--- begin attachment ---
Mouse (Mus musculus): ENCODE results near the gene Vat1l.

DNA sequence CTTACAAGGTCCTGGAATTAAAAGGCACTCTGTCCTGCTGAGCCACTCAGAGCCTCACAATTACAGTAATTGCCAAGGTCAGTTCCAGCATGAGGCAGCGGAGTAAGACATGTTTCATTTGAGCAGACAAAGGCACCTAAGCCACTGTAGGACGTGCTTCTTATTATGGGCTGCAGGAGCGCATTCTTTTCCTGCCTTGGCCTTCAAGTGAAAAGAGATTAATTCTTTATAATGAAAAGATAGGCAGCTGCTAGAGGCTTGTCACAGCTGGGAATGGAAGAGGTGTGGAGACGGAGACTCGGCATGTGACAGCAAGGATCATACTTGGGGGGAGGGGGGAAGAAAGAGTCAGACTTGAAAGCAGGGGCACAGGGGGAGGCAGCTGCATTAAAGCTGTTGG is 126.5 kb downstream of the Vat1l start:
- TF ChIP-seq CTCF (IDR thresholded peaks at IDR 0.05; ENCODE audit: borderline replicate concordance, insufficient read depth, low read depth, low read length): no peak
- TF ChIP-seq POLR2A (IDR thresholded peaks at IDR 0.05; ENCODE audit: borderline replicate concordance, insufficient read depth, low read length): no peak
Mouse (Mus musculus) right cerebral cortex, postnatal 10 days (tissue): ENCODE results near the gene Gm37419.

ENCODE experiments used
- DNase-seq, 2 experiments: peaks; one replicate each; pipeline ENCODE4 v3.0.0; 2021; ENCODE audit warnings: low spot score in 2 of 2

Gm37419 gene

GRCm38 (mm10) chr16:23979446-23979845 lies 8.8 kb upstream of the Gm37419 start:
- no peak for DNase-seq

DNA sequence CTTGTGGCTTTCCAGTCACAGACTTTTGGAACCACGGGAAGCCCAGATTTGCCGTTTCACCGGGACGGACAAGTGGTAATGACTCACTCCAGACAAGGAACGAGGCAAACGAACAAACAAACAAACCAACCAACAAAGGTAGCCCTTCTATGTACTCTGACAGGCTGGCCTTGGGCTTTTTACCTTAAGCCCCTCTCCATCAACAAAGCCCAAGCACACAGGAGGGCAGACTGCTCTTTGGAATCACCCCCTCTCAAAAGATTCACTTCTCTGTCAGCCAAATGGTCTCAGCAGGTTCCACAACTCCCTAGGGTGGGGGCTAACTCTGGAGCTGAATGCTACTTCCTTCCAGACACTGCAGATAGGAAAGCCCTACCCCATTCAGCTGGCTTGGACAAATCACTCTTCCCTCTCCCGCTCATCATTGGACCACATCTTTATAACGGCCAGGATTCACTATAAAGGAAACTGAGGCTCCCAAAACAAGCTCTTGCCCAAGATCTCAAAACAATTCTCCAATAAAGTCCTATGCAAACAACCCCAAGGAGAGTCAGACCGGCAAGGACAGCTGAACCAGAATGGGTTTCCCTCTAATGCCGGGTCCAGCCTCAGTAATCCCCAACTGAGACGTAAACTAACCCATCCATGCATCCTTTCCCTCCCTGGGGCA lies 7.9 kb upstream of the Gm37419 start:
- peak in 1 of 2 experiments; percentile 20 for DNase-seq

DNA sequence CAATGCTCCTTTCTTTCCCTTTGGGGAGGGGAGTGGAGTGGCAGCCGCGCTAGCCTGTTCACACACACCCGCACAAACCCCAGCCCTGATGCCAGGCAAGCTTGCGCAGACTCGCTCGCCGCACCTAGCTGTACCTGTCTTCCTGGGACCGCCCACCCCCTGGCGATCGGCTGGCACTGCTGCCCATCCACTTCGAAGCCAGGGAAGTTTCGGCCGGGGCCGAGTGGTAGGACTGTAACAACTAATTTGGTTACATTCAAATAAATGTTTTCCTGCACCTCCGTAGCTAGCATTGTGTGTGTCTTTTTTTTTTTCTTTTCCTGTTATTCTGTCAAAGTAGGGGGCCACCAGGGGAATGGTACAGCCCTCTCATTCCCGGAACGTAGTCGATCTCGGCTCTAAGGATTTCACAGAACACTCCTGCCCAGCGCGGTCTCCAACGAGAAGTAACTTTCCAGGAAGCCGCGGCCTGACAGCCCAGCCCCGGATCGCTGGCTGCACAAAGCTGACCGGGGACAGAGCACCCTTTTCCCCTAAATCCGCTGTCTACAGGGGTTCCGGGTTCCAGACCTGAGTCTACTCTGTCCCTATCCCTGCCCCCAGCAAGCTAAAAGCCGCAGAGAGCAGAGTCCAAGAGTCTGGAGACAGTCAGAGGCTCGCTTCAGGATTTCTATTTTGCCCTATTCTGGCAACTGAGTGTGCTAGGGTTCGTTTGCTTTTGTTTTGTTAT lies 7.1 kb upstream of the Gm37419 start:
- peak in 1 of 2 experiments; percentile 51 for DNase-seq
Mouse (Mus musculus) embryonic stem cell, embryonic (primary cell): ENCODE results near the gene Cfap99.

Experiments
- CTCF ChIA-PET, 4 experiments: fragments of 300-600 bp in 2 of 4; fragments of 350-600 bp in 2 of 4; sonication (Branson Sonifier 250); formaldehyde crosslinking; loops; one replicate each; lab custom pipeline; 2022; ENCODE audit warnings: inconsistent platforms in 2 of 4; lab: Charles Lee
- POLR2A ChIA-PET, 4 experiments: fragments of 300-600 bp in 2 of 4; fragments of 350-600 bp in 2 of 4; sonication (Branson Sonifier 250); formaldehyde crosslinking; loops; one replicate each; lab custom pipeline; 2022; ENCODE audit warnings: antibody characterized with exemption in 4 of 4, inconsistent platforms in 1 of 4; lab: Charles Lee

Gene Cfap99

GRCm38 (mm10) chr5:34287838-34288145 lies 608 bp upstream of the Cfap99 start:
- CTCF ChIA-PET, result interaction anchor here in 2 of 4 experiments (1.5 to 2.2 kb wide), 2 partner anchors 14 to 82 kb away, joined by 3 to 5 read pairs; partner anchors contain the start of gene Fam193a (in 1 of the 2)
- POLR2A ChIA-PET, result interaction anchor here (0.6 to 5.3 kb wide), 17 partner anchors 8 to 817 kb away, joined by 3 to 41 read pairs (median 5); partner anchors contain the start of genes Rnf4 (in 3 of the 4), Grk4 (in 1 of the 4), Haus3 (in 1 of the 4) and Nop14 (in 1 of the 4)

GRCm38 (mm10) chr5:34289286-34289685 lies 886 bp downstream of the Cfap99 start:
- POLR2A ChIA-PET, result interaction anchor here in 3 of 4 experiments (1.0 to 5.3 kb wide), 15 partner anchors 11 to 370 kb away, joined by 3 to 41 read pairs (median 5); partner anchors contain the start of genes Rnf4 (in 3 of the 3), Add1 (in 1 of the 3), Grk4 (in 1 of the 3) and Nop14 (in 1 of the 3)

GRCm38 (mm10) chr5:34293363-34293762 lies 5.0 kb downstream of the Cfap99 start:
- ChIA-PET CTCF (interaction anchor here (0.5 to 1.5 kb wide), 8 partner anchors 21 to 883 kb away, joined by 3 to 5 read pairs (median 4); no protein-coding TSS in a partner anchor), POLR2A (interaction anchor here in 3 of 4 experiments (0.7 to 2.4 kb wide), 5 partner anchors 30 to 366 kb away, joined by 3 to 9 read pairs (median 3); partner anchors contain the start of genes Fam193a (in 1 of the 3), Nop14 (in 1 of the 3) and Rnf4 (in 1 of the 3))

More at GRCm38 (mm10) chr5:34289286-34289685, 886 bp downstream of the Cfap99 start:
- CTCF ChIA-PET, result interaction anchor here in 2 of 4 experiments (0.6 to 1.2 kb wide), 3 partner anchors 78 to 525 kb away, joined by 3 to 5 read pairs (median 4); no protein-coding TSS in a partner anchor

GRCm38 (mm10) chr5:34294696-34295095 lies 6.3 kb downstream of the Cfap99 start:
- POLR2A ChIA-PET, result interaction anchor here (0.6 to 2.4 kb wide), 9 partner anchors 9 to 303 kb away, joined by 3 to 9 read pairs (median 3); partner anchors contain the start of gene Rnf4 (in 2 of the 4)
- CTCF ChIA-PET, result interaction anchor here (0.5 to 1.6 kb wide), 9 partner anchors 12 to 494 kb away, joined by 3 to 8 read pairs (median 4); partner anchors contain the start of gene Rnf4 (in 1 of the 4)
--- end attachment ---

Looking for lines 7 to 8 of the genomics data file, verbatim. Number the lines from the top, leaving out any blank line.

- DNase-seq, 2 experiments: peaks; one replicate each; pipeline ENCODE4 v3.0.0; 2021; ENCODE audit warnings: low spot score in 2 of 2

Gm37419 gene